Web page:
Lower carbohydrate, high fat choices that may taste great, fill your stomach but leave your muscles unfueled include:
Donuts, Danish, croissants and other buttery pastries
Lasagna oozing with cheese and meat,
Pizza glistening with pepperoni grease
I’ll be at the Mizuno Booth at the Runner’s Expo if you have any last minute questions.
I’m training for the Boston Marathon as part of a fundraiser for the Leukemia Society. This will be my first marathon, and I’m very nervous; I’m afraid I’ll run out of energy and “hit the wall.” I know I should “carbo-load” before long training runs. Does this simply mean stuffing myself with pasta?
Stuffing yourself with pasta the night before your long runs is one way to carbo-load, but there’s another approach to consider as well. Here’s what I recommend for your training runs:
1. Cut back on your running one or two days prior to the long training run. Your muscles can store maximal amounts of glycogen only if they are given non-exercise time to do so.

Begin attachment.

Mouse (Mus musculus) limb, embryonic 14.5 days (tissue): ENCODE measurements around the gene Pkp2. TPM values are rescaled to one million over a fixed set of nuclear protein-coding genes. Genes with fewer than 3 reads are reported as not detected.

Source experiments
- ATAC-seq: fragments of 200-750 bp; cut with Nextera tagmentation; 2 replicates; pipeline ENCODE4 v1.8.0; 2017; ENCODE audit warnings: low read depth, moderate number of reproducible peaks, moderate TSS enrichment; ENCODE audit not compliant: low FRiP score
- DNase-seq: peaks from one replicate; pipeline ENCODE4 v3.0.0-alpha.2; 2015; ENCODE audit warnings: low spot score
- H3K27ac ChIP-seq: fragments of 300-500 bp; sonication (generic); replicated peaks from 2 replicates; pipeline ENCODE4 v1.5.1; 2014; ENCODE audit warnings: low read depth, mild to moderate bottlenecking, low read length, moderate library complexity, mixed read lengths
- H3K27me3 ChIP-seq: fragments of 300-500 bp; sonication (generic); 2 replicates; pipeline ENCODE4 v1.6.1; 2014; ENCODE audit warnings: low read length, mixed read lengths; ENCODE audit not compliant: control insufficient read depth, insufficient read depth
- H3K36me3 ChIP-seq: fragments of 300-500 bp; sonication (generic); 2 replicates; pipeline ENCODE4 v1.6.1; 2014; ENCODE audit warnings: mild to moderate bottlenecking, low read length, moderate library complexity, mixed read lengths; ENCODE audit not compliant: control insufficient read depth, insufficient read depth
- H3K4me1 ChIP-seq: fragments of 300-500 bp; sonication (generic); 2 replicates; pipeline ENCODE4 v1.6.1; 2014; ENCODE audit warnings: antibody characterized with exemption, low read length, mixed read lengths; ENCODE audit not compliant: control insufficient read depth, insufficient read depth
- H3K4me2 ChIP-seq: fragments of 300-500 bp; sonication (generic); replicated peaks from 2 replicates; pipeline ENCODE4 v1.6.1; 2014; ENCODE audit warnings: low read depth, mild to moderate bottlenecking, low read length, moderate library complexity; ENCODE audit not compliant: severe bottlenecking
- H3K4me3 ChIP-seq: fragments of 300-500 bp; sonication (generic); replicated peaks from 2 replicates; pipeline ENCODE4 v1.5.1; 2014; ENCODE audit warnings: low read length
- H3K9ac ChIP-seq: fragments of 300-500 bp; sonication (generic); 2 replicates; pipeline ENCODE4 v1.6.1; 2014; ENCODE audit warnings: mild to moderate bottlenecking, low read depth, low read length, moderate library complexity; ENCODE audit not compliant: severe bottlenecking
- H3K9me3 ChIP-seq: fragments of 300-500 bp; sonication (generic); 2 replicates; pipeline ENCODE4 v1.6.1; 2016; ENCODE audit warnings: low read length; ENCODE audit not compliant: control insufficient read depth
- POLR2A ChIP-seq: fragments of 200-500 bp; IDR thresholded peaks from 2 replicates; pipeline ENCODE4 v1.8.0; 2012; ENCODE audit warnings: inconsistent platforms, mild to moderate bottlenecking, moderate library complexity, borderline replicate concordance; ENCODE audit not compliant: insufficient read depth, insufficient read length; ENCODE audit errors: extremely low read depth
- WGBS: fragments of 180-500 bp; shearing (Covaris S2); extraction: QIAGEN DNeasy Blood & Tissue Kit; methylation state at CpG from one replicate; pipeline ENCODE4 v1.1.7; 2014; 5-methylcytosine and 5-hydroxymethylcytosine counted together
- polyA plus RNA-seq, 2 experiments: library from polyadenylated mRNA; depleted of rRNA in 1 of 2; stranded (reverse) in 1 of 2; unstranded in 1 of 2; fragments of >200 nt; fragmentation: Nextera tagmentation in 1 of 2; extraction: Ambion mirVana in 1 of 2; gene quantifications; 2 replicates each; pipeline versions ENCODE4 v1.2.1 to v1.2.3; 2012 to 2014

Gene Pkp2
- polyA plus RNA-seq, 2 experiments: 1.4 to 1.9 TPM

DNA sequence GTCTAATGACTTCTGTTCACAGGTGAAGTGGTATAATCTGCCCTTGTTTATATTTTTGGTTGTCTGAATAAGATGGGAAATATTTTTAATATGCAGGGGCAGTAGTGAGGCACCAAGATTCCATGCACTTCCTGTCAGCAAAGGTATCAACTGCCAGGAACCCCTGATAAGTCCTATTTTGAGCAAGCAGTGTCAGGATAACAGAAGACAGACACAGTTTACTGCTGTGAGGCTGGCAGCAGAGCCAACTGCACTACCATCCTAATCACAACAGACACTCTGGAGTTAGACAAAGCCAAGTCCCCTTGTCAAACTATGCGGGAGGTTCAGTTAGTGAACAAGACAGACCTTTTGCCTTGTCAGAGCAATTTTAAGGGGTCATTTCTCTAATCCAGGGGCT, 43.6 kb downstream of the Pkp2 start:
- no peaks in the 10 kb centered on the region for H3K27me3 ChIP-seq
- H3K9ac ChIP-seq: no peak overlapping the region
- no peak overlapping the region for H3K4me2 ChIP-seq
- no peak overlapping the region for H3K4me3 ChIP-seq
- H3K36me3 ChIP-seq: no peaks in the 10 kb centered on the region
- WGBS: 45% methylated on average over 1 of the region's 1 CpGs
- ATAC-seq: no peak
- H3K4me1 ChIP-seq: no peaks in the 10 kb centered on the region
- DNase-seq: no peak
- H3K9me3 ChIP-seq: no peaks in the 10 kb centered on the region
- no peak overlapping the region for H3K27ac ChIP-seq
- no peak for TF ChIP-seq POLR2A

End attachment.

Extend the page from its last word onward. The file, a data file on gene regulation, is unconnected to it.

2. Eat the same tried-and-true carbs you (should) have been eating as a part of your daily training diet. As you know, you can only train at your best if you fuel your muscles daily with a carbohydrate-based diet: cereal for breakfast, sandwiches made with hearty bread for lunch, pasta for dinner.
3. The night before the long run eat well, but do not eat so much you upset your digestive system and wake up feeling like a beached whale.
4. Eat adequately on morning of the long training run. This is your time to practice fueling as you might do before the marathon itself. Figure out if you prefer bagel with peanut butter, oatmeal, energy bars, cereal … this your time to experiment so you learn which foods—and how much of them—settle well and enhance your run.